Adventure Review: The Tribute (PFRPG) by Carl Bussler from Timeless Adventures

Don’t you just love double-edged swords? You can swing them this way or that way and they do a lot of damage in the hands of someone who can swing them effectively. Unfortunately, there’s a downside… You can cut yourself just as easily as your opponent unless you’re really careful.

The Tribute, an adventure for four 7th level PFRPG characters written by Carl Bussler for Timeless Adventures, offers a great double-edged sword scenario for your gaming group. You’re damned if you do and damned if you don’t, but the odds are your players will not be able to save the day for everyone. Hard choices must be made. And someone (or several someones) isn’t going to make it.

Wearing my GM hat for a moment, I love the concept. Knowing you have your players dangling uncomfortably over the horns of a dilemma offers a certain justice. And by level 7, I’m hoping the players have seen enough successes (and maybe even a few failures) that they’re ready to take on this kind of “Kobayashi Maru” setup without feeling slighted or misled. The subtitle for The Tribute might as well be “You can’t win them all.” And depending on the group, it could go multiple ways…

When the PCs come to Honningstad, the villagers are having a party. It’s the yearly “Feast of the Dragon” and the music, dancing, food, and ale are all flowing freely… until a badly wounded man stumbles into town with bad news. The tribute sent to the dragon at Fangcrag Keep has been waylaid and the party escorting the goods up the road are either dead or captive. And with the dragon not receiving the tribute, the village is in danger!

Will the PCs choose to save the envoy sent to Fangcrag Keep? Or will they go after the dragon and either negotiate a new bargain or slay the beast? Either way, there’s more to the story to explore and plenty of excitement as you go. Ultimately however it’s like the slogan for Alien vs. Predator – “Whoever wins, we lose.” Somebody’s going to get the short end of the stick.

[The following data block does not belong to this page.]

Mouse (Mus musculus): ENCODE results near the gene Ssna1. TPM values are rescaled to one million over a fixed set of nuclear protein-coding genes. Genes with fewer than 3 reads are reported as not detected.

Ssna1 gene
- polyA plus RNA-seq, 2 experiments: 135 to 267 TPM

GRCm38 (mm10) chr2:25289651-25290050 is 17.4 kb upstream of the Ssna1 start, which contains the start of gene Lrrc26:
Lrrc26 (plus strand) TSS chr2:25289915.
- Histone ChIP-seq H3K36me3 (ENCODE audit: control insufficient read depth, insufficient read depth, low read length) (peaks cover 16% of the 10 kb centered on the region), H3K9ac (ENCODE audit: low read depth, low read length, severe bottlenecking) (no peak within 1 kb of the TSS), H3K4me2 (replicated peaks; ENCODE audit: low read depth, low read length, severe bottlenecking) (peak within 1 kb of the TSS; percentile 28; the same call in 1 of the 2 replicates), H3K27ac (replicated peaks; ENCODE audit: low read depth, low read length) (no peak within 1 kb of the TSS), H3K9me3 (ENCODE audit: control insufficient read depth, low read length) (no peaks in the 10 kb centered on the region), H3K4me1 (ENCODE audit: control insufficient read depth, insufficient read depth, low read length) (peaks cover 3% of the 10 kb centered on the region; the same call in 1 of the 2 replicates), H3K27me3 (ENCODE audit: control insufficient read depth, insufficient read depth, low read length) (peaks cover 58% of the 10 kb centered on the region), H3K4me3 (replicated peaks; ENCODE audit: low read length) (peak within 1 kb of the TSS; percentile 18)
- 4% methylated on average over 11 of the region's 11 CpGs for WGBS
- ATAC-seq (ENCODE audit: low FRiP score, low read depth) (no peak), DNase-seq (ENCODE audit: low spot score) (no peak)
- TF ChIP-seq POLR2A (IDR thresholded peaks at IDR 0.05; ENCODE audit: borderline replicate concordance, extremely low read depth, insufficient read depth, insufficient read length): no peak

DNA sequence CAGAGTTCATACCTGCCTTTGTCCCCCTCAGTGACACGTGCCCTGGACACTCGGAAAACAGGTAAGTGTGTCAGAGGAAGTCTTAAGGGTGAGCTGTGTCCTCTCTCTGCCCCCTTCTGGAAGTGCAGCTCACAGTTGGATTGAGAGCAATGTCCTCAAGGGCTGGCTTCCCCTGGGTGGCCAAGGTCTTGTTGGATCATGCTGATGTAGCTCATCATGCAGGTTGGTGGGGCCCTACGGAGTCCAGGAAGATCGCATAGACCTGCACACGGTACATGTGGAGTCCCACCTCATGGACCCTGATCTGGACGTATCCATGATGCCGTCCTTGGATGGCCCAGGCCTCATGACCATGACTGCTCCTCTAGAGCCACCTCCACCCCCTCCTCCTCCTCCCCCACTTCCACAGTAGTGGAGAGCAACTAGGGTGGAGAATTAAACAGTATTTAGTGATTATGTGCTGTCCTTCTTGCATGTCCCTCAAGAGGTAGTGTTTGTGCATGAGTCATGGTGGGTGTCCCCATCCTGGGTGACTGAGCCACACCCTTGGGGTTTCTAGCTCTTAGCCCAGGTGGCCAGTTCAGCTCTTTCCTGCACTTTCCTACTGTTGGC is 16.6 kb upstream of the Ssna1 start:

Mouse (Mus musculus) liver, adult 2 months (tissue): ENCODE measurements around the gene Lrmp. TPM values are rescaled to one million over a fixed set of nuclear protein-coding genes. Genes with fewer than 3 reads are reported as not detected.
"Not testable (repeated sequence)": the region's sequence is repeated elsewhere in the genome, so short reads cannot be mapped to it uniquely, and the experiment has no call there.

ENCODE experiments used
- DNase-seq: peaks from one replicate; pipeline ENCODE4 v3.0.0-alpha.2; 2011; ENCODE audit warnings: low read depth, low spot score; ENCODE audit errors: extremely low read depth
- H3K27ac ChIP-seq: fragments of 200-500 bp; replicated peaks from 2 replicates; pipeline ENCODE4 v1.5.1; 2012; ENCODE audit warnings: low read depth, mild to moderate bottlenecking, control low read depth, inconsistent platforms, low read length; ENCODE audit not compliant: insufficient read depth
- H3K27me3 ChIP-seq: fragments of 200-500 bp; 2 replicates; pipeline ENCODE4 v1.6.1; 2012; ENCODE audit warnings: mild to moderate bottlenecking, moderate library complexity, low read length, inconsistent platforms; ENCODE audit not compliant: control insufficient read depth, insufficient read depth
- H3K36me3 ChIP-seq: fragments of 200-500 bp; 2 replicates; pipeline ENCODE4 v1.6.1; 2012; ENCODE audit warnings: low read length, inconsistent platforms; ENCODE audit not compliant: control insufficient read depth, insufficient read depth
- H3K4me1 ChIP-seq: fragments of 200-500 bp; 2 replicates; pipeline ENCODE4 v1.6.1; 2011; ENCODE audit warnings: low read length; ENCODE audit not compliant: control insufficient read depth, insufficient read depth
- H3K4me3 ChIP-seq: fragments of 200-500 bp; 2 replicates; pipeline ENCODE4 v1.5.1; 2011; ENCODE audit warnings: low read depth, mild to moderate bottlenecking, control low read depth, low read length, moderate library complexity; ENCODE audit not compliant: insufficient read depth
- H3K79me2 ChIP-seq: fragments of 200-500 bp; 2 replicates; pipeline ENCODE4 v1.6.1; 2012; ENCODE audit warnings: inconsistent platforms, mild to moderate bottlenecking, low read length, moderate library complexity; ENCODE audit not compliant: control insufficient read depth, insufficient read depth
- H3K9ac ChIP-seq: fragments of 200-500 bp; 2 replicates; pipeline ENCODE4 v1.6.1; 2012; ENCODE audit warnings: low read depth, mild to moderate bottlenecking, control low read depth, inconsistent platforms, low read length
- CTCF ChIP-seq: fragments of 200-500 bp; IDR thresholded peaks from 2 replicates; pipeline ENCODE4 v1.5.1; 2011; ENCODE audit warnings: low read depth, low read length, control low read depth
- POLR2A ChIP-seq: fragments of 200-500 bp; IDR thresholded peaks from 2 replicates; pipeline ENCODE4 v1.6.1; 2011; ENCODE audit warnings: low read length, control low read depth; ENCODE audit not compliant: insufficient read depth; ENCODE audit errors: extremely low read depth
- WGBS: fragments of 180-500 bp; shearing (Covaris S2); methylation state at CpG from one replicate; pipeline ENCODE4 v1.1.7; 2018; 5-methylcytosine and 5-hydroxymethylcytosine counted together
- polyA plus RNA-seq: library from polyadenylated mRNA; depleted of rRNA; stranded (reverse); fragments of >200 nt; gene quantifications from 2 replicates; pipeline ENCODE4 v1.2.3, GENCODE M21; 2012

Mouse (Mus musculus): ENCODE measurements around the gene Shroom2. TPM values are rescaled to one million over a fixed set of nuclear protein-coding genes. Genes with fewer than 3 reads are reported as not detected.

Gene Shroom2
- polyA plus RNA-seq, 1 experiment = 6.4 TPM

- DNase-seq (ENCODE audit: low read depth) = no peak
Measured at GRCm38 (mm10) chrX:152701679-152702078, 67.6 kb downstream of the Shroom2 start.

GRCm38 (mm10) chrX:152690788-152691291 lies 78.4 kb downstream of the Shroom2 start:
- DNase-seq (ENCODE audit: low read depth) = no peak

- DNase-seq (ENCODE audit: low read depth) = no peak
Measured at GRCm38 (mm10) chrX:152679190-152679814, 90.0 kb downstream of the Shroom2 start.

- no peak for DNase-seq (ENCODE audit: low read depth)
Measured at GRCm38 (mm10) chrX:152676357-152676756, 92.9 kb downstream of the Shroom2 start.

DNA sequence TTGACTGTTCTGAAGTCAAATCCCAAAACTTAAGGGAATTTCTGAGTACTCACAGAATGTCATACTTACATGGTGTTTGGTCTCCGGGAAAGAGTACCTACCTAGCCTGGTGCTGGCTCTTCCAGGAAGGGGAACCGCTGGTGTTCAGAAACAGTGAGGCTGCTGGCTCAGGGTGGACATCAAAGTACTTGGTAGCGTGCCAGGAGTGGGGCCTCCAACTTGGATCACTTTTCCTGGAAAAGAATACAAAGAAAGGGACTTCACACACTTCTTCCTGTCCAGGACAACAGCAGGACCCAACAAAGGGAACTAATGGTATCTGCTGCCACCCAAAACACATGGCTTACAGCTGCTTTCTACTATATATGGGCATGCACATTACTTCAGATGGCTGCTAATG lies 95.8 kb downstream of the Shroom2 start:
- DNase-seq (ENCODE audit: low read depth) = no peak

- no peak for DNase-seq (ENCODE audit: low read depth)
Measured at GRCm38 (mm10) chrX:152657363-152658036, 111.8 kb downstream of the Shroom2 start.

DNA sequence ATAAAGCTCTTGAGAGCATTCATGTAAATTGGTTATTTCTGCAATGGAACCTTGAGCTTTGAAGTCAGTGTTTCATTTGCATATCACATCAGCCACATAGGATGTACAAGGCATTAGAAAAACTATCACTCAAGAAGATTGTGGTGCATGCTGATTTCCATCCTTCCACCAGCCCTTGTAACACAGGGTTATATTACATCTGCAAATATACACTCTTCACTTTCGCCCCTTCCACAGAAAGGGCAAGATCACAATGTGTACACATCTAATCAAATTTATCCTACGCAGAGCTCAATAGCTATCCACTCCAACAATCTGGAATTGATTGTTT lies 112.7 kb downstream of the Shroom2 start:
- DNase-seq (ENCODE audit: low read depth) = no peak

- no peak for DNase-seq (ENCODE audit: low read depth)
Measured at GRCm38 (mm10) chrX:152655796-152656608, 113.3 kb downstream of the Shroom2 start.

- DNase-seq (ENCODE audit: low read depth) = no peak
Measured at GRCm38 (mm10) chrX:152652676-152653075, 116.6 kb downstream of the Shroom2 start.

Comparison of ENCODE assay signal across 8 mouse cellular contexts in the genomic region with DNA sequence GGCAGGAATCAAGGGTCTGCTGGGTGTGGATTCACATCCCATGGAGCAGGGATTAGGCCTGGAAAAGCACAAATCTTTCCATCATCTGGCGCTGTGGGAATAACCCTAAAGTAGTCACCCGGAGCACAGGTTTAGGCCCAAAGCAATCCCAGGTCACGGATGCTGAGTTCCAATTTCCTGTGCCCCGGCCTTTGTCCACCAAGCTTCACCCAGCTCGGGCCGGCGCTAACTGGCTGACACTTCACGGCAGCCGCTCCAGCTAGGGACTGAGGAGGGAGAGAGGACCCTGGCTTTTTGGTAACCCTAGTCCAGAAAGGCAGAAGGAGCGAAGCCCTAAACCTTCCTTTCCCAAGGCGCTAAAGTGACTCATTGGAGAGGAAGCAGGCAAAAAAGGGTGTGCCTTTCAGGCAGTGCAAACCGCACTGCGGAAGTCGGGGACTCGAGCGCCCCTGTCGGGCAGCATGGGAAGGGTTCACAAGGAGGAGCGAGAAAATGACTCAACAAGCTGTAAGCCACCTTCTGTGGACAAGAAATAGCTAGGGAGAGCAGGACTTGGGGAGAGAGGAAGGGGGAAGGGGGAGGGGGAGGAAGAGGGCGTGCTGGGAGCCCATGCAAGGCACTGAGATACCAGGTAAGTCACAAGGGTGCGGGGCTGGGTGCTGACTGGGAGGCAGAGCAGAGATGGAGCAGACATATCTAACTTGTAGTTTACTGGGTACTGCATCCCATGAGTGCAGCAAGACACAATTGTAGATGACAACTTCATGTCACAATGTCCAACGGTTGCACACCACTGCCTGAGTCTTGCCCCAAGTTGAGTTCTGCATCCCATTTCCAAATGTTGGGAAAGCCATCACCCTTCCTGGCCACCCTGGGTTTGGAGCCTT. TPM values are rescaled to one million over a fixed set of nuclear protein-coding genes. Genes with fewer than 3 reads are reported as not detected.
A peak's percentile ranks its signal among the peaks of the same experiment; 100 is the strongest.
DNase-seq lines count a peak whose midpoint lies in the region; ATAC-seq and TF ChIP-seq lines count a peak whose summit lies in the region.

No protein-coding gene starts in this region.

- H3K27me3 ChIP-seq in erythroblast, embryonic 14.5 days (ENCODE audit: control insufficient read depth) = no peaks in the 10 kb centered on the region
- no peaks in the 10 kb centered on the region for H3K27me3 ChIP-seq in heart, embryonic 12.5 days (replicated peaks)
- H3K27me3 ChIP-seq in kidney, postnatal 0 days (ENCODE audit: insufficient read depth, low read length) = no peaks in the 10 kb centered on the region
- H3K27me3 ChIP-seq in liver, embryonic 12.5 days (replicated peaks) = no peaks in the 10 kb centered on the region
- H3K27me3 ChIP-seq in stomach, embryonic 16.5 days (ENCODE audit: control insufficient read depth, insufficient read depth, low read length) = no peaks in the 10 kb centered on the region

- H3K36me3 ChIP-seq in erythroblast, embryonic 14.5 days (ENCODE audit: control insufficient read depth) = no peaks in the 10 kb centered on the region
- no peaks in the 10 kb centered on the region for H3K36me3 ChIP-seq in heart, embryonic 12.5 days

When Carl dropped me a line about The Tribute a couple of months ago, I wasn’t sure what to expect. New publisher. Largely a one-man operation. I’ve read some things from other one-man shops that are great and some that have fallen short, either on ideas or execution. In this case, I was very pleasantly surprised. The story is great, the encounters are varied and interesting, and the PCs have their work cut out for them.

This 40-page PDF comes with beautiful full-color maps, some great art from artist Rick Hershey, and has some unique mechanics (which I’ll talk about in a minute) that really ratchet up the tension for the players. Is it perfect? No, but it’s darn close! I found a few minor editing issues (like wondering what words were missing from the description of Omen #24 on page 8), but found the writing to be descriptive and effective without getting bogged down in many of the details individual GMs will want to add themselves. That’s not to say there isn’t plenty of description, just that Carl didn’t go overboard. My other (very minor) complaint is the lack of a legend on the many maps – I struggled to figure out what some of the letters meant like “T” (trap) or “S” (?) or “B” or “C”. In most cases, the letters are explained in the appropriate encounter descriptions, but the legend would have helped I think.

Let’s talk about that unique mechanic for a second… It’s called the “Scroll of Omens” and it is described as somewhat of a “doomsday clock,” counting down to certain key events and thresholds. For example, the further the players get down the path, the more certain some events will come to pass – either the envoy will die or the village will be attacked. And the fact that the players should be able to see the “scroll” just adds to the tension. As a player, I’d be constantly wondering “what does it mean? why does the GM keep moving the marker forward? what just happened!!?!?” It will work great to build the tension and reminds me of a similar mechanic in The Shotgun Diaries from John Wick.

In addition to the great adventure, you get full sized maps that accompany the PDF (as jpeg files), which makes it easy to set up for each encounter through the module. So with the included monster and NPC stat blocks and the maps, you have pretty much everything you need to run this out of the box (except for the core PFRPG book, but you can probably use the online Pathfinder site to get you through in a pinch.

Really I was quite impressed by The Tribute and look forward to seeing what else Carl has up his sleeve for Timeless Adventures. I wouldn’t mind seeing a 4E-flavored version of this adventure (just because I’ve been playing more 4E than PFRPG these days), but I think it would be fairly straightforward to translate (which may just prove my inexperience of doing that sort of migration!).

Pick up The Tribute at RPGNow/DriveThruRPG, and be sure to check out the Timeless Adventures website for news and updates!

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